Molecular Biology and Genetics

Molecular Biology

Statistics of barcoding coverage

Barcode of Life Data Systems (BOLD) Stats
Specimen Records:391
Specimens with Sequences:421
Specimens with Barcodes:346
Species With Barcodes:50
Public Records:378
Public Species:50
Public BINs:60
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Creative Commons Attribution 3.0 (CC BY 3.0)

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Schistosomatidae!<-- This template has to be "warmed up" before it can be used, for some reason -->

Schistosomatidae is a family of digenetic trematodes with complex parasitic life cycles. Immature developmental stages of schistosomes are found in molluscs and adults occur in vertebrates. The best studied group, the blood flukes of the genus Schistosoma, infect and cause disease in humans. Other genera which are infective to non-human vertebrates can cause mild rashes in humans.

Schistosomatids are dioecious (individuals are of separate sexes) which is exceptional with regards to their phylum, Platyhelminthes, in which most species are hermaphrodidic (individuals possess both male and female reproductive systems).



The eggs of these parasites were first seen by Theodor Bilharz, a German pathologist working in Egypt in 1851 who found the eggs during the course of a post mortum. He wrote two letters to his former teacher von Siebold in May and August 1851 describing his findings. von Siebold wrote a paper (published in 1852) summarizing Bilharz's findings. Bilhart's wrote a paper in 1856 describing the worms more fully and he named them Distoma haematobium. Their unusual morphology meant that they could not be comfortably included in Distoma so in 1856 Meckel von Helmsback created the genus Bilharzia for them. In 1858 Weinland proposed the name Schistosoma (Greek: 'split body') after the male worms' morphology. Despite Bilharzia having precedence the genus name Schistosoma was officially adopted by the International Commission on Zoological Nomenclature.

In 1898 all the then known species were placed in a subfamily by Stiles and Hassel. This was then elevated to family status by Looss in 1899. Poche in 1907 corrected a grammatical error in the family name. The life cycle was determined by da Silva in 1908.


There are a number of different families of blood fluke including the Schistosomatidae. The others include the spirorchids (turtle parasites) and the sanguinicolids (fish parasites).

The Schistosomatidae are considered venous system specialists and their sister group are vascular system generalists - the Spirorchidae.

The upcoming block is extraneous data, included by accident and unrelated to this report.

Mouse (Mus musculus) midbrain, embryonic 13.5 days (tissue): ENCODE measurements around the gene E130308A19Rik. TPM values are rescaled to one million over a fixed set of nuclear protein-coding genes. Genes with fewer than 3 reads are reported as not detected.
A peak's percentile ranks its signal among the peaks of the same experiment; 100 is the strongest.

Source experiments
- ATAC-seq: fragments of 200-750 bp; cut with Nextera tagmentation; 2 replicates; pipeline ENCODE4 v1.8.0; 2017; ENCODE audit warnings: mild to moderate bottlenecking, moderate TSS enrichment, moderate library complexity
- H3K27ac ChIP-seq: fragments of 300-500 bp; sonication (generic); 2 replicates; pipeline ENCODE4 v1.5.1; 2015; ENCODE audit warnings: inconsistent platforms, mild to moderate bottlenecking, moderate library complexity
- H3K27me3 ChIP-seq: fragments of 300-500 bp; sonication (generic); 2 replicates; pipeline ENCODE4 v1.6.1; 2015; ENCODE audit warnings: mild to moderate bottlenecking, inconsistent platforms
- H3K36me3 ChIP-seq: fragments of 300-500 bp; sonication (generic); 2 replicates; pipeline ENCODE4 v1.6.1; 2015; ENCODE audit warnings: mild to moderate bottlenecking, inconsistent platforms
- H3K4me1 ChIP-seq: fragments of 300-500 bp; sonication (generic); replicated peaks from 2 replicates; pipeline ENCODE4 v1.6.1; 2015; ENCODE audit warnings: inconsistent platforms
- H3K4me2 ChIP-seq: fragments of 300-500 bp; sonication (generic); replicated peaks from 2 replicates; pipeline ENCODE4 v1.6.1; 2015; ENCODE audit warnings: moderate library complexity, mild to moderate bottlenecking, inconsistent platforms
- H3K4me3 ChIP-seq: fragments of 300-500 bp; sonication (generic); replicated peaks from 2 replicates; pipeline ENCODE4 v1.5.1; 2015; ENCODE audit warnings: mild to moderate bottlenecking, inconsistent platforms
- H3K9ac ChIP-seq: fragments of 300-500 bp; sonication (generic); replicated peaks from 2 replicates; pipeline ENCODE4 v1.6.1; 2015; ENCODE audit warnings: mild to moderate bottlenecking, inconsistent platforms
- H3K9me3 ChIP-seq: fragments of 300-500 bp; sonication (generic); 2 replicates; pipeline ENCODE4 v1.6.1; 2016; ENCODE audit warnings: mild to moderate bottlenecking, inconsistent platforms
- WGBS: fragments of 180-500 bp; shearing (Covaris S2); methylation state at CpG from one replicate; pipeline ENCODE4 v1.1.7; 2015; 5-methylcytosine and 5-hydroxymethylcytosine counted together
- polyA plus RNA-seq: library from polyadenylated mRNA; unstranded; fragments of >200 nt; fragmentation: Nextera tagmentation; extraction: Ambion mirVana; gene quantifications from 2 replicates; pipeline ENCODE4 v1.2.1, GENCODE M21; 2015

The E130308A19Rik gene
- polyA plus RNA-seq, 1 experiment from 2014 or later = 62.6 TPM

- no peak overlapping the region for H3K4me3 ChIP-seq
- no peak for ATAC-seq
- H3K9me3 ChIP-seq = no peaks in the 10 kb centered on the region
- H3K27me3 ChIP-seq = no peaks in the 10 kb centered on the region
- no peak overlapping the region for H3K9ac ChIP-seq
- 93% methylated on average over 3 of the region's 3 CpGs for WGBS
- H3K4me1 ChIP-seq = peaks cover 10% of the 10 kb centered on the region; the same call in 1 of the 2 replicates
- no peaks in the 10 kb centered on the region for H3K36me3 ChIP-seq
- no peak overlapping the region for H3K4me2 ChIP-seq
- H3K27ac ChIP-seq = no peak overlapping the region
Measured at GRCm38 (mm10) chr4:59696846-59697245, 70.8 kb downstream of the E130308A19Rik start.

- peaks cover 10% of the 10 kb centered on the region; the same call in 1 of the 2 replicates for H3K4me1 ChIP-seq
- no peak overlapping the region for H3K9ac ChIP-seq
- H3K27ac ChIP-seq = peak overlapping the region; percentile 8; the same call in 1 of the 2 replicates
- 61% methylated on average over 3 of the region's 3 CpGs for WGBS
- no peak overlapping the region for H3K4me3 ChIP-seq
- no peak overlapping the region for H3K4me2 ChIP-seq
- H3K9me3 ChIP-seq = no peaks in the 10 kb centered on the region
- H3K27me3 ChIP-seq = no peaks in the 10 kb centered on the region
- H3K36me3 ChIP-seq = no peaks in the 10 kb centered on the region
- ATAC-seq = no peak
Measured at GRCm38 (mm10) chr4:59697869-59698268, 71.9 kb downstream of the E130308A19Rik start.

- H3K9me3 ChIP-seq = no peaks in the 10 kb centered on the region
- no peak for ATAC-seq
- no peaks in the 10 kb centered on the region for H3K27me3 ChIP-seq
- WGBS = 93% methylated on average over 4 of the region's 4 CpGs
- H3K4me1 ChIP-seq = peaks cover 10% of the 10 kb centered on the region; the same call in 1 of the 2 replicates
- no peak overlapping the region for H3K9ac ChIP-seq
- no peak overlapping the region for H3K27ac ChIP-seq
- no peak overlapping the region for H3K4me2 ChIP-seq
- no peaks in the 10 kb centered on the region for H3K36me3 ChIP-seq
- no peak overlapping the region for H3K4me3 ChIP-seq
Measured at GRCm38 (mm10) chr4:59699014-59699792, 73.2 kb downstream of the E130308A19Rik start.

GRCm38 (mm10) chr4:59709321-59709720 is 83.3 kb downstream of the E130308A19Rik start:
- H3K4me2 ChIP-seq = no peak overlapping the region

The Schistosomatidae differ from the other blood flukes in having separate sexes and with one exceptional having homeothermic hosts. They have compensated for the reduction in potential reproductive partners by

  • an increased overdispersion in the vertebrate host
  • the reduced egg hatching time in the external environment
  • the formation of permanent pairs mimicking the hermaphroditic condition
  • the increased longevity in the definitive host
  • increased fecundity.

Colonization of the venous system was necessitated by

  • the evolutionary radiation into terrestrial vertebrates
  • the increased immunopathology associated with the high, constant body temperature of homeothermic vertebrates.

The arterial dwelling spirorchids release eggs in the direction of blood flow, resulting in a wide dissemination of eggs within the host. The lower body temperature of poikilotherms is accompanied by a seasonal nature of the immune response in these hosts resulting in a quantitatively reduced pathogenesis. Hosts that did succumb to the infection would most likely die in water where eggs could be released by predation, scavengers, or decomposition and develop successfully.

Colonization of the venous system by schistosomes required precise egg placement because their eggs are released against the blood flow. Eggs are then sequestered within the portal system (or perivesicular plexus in some species) of homeotherms which restricts egg dispersal but limits the resulting pathology to less sensitive organs. A significant number of eggs may escape into the external environment before a heavily infected host is incapacitated by, or dies from, the infection.


There are 14 genera in this family. Of these 9 infect birds: the others infect crocodiles and mammals including humans.

The genera are:

The genera Bivitellobilharzia, Orientobilharzia and Schistosoma form a clade in this family. Austrobilharzia and Ornithobilharzia are the closest relations of this clade.

Heterobilharzia and Schistomatium form a separate clade indicating that adaption to mammalian hosts has occurred at least twice.

See also


Further reading

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